Each subjects watched the first 72 minutes of the movie on a LCD screen in a dimly lit room with 5-speaker surround sound settings. The subjects were instructed view the movie freely as if they were in a movie theater. The movie was then discontinued and the subject was prepared for the fMRI scans, which took about 30 minutes. During fMRI scanning the last 36 minutes of the movie were shown in two parts lasting 14 and 22 minutes, respectively, with a waiting time of about 30 seconds in between (due to a technical limitation in the number of slices that can be obtained in a single run in our 3T scanner, and the pause placed to a naturally occurring point in the events of the movie). The movie was projected onto a translucent screen, which the subjects viewed through an angled mirror, and the audio track of the movie was played to the subjects via a pneumatic audio system with earplugs. Presentation software (Neurobehavioral systems Inc., Albany, CA) was used to show the movie. The audio track of the movie was delivered/played to the subjects with an UNIDES ADU2a audio system (Unides Design, Helsinki, Finland) via plastic tubes through a porous EAR-tip (Etymotic Research, ER3, IL,USA) earplugs.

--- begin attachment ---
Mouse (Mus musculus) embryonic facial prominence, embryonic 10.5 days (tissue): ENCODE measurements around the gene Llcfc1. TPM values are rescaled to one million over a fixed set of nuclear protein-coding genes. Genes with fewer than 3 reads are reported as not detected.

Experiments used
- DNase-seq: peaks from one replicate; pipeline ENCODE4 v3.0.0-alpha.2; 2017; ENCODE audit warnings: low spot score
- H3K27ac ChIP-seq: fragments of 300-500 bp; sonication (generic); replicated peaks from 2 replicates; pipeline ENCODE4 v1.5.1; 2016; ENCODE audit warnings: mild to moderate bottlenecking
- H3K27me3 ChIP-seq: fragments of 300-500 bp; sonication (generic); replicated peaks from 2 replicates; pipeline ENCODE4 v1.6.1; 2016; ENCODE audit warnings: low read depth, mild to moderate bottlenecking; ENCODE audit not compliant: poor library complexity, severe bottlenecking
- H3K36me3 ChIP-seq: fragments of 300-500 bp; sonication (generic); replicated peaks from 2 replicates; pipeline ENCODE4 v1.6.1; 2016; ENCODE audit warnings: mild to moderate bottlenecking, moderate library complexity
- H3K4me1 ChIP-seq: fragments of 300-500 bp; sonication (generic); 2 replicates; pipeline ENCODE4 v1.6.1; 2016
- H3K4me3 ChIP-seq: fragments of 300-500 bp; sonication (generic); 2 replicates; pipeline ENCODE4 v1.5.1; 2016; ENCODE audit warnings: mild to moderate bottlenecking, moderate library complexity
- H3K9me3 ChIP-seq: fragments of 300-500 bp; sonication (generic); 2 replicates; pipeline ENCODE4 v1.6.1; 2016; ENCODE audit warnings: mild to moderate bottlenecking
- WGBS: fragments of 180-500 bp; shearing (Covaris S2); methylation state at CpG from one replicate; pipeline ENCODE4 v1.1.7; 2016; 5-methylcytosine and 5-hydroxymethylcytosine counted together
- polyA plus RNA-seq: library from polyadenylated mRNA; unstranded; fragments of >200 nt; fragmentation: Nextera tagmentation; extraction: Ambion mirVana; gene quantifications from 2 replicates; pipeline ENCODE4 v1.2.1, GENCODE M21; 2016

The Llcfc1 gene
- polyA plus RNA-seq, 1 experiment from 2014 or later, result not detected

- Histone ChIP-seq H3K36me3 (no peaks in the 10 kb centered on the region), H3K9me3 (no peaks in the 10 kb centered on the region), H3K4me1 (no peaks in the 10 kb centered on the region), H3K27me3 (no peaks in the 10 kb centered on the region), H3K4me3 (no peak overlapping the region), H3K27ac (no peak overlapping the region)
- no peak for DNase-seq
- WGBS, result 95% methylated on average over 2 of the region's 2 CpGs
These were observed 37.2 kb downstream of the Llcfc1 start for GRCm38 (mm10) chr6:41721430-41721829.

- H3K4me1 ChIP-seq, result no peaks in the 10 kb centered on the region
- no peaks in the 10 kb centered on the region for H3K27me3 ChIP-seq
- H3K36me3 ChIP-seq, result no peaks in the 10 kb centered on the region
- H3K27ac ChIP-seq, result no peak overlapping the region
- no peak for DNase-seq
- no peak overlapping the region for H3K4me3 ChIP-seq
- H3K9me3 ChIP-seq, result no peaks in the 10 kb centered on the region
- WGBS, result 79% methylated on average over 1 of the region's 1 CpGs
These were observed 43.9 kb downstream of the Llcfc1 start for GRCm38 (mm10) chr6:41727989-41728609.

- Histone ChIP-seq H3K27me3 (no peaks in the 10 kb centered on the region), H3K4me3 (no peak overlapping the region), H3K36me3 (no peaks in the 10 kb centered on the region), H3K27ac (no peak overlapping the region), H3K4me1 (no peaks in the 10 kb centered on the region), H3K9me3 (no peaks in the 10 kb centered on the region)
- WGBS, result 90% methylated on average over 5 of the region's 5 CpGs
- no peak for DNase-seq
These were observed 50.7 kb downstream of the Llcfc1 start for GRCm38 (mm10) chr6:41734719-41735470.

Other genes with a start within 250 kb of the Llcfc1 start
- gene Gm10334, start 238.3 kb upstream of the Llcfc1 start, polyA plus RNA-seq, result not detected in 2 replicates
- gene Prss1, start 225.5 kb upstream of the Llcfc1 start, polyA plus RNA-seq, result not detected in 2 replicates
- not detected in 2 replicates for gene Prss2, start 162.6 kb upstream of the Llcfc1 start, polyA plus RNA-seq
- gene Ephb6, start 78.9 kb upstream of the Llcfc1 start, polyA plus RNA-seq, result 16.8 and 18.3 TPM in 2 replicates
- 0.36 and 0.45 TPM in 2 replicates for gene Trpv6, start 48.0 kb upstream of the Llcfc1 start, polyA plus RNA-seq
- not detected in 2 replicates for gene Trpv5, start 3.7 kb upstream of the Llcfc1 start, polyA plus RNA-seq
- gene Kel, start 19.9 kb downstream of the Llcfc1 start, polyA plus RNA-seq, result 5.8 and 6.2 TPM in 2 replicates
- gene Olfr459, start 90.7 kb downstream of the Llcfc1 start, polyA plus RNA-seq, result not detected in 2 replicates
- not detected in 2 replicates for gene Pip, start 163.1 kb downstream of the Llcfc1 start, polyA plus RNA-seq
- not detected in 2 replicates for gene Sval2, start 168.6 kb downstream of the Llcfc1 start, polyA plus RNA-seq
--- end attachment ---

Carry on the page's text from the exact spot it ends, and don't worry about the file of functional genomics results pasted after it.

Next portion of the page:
fMRI Scanning

A General Electric Signa 3 Tesla MRI scanner with Excite upgrade located in the Advanced Magnetic Imaging Center at the Helsinki University of Technology was used in the present study. An 8-channel head array coil was used. After an initial localizer scan, 45 axial T1-weighted anatomical MRI slices (slice thickness 5 mm, in-plane 2 x 2 mm) were acquired. The subsequent echo planar imaging (EPI) slices were then obtained from identical positions. A total of 630 whole-brain T2* weighted gradient echo EPI volumes (TR = 3400 ms, TE = 32 ms, flip angle 90 degrees, 52 axial slices, 3 mm slice thickness without gaps, 3 × 3 mm in-plane resolution) were acquired during the presentation of the movie in two runs of 14 and 22 minutes (the first two volumes of each run were discarded from the analysis). The subjects were instructed not to move during the scanning session in order to avoid motion artifacts. T2-weighted fluid-attenuated inversion recovery and high resolution 3D T1-weighted structural images were obtained after the subjects had viewed the two movie clips. The continuous scanner noise of the whole-brain EPI was attenuated by viscoelastic mattress inside and around the headcoil and under the subject. The coolant pump of the scanner was switched off during the fMRI scanning in order to further reduce acoustic noise.